Re Permanent conjecture
N. J. A. Sloane
njas at research.att.com
Wed Oct 29 22:41:53 CET 2003
I am posting this on behalf of John Goldwasser. - njas
>From jgoldwas at math.wvu.edu Wed Oct 29 15:30:54 2003
>Delivered-To: njas at research.att.com
>Date: Wed, 29 Oct 2003 15:30:01 -0500 (EST)
>From: John Goldwasser <jgoldwas at math.wvu.edu>
>To: eclark at math.usf.edu, <njas at research.att.com>
>Cc: John Goldwasser <jgoldwas at math.wvu.edu>
>Subject: Permanent conjecture
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>Neil and Edwin-
> Henry Gould, a colleague of mine, passed on to me the permanent
>conjecture from seqfan. Since I am not a member, my understanding is that
>I cannot send a message to be posted there, so I am sending it to you.
> First of all, it is easy to see that that 4x4 matrix with permanent
>equal to 8 is the essentially unique such matrix (any nonsing. (1,-1)
>matrix can be brought to that one by row and col. permutations and by
>multiplying rows and/or columns by -1. Perhaps a better canonical
>representative for this class is the matrix with all 1's except -1's on
>the main diagonal. To see that you could not have permanent more than 8
>you just note that:
>Any 3x3 (1,-1) matrix has abs. value of permanent equal to 2 or 6, and
>if it is 6 then the matrix is singular.
>2. If a 3x3 submatrix of a 4x4 (1,-1) matrix has permanent plus or minus 6
>then each two columns of the 3x3 are multiples of each other, so at least
>2 of these 3 columns in the 4x4 are multiples of each other, i.e. the 4x4
>is singular. So all 3x3 submatrices have permanent equal to plus or minus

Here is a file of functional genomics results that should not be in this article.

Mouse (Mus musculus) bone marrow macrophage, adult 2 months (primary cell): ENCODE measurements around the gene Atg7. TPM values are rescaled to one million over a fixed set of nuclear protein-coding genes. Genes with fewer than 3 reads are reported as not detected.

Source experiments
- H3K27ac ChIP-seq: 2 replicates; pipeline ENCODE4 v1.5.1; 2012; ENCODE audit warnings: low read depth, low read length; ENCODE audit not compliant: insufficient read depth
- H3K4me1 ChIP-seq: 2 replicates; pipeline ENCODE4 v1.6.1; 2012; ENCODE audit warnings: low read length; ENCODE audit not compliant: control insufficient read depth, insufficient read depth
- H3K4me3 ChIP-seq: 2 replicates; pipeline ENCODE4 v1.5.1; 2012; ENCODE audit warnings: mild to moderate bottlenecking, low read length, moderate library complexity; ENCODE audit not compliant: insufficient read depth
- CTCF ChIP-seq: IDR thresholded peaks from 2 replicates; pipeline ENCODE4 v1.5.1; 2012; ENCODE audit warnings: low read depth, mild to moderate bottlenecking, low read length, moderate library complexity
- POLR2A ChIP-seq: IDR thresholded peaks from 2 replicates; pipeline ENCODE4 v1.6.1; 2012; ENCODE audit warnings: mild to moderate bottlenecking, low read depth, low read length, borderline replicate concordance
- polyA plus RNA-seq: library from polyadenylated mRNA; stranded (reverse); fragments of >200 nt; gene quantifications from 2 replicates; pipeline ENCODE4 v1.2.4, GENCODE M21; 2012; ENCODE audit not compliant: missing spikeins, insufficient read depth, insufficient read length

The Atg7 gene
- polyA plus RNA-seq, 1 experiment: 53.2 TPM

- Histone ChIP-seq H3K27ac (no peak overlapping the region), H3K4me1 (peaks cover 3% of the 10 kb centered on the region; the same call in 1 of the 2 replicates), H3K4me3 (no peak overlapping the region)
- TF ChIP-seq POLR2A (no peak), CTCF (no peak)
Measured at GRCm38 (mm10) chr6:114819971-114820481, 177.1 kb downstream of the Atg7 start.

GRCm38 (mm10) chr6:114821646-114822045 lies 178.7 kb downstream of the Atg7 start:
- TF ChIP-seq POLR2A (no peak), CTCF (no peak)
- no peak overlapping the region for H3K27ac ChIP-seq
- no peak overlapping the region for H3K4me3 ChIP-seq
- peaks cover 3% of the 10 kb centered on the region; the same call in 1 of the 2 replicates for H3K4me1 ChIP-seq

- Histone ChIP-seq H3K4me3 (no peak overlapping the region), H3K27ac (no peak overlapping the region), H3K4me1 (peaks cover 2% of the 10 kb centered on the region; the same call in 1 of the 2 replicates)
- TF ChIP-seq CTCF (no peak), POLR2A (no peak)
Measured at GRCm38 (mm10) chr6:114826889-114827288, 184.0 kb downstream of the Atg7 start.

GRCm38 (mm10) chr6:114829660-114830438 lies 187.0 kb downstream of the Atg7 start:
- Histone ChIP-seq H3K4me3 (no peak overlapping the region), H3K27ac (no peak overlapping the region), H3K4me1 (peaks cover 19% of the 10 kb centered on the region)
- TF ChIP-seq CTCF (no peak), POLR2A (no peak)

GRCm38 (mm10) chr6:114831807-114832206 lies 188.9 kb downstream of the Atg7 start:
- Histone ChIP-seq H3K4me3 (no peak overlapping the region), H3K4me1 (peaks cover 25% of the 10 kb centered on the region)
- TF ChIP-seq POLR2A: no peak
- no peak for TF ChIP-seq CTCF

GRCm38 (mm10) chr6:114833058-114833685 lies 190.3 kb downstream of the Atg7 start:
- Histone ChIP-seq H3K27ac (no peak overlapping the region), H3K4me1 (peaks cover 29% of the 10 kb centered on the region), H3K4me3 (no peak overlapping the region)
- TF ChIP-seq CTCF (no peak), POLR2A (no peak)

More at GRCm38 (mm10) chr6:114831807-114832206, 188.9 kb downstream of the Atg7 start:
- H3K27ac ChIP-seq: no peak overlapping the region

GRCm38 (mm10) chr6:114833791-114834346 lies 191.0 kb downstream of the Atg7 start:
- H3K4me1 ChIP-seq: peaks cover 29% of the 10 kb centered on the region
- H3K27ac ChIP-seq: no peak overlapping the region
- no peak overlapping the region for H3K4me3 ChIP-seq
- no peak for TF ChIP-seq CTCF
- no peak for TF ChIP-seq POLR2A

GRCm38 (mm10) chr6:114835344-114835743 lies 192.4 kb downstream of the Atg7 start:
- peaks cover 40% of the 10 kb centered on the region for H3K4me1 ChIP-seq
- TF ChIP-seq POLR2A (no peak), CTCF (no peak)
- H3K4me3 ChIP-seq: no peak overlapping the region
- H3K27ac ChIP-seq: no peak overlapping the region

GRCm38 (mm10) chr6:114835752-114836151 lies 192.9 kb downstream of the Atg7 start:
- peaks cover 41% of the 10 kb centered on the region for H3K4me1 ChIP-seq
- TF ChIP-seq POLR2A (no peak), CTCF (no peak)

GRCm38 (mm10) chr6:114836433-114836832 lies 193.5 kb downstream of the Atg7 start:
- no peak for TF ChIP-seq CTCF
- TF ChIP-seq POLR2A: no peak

>2. Given any 3x4 (1,-1) matrix with all 3x3 submatrices with permanent
>equal to plus or minus 2, clearly there is a unique way to choose the plus
>or minus 1's in one more row to make the permanent of the 4x4 matrix equal
>to 8 (and it can't be more than that).
>
>Let a(n) be the per. of an nxn (1,-1) matrix with all 1's except (n-1)
>-1's on main diagonal and let b(n) be the matrix with all 1.s except all
>-1's on the main diagonal. Clearly,
> a(n) = b(n) + 2b(n-1)
>It's not hard to get a recurrence relation for a(n) and b(n). More
>interesting is this:
>
>b(n) is equal to n! times Maclaurin's series for e^x with x=-2 truncated
>after the x^n term. When n=3 this gives 6 times -1/3, and this is the
>only place the partial sum is negative, so b(n) is negative only for n=3.
>
>So the fraction of random permutations of a large finite set which have an
>even number of fixed points minus the fraction which have an odd number of
>fixed points is 1/e^2 (exact in the limit).
>
>The well-known derangement numbers are the permanents of (0,1) matrices
>with all 1's except 0's on the main diagonal. The nth of these is
>precisely equal to the closest integer to n!/e. Who would have guessed
>that changing the 0's to -1's just divides again by e?
>
>As to the conjecture itself, it is easy to check it for n=5 (using 4x4
>cofactor matrices as in going from 3 to 4 above), and it is correct. I
>believe it is correct for larger n as well, though it may not be so easy
>to show it!
> John Goldwasser
>
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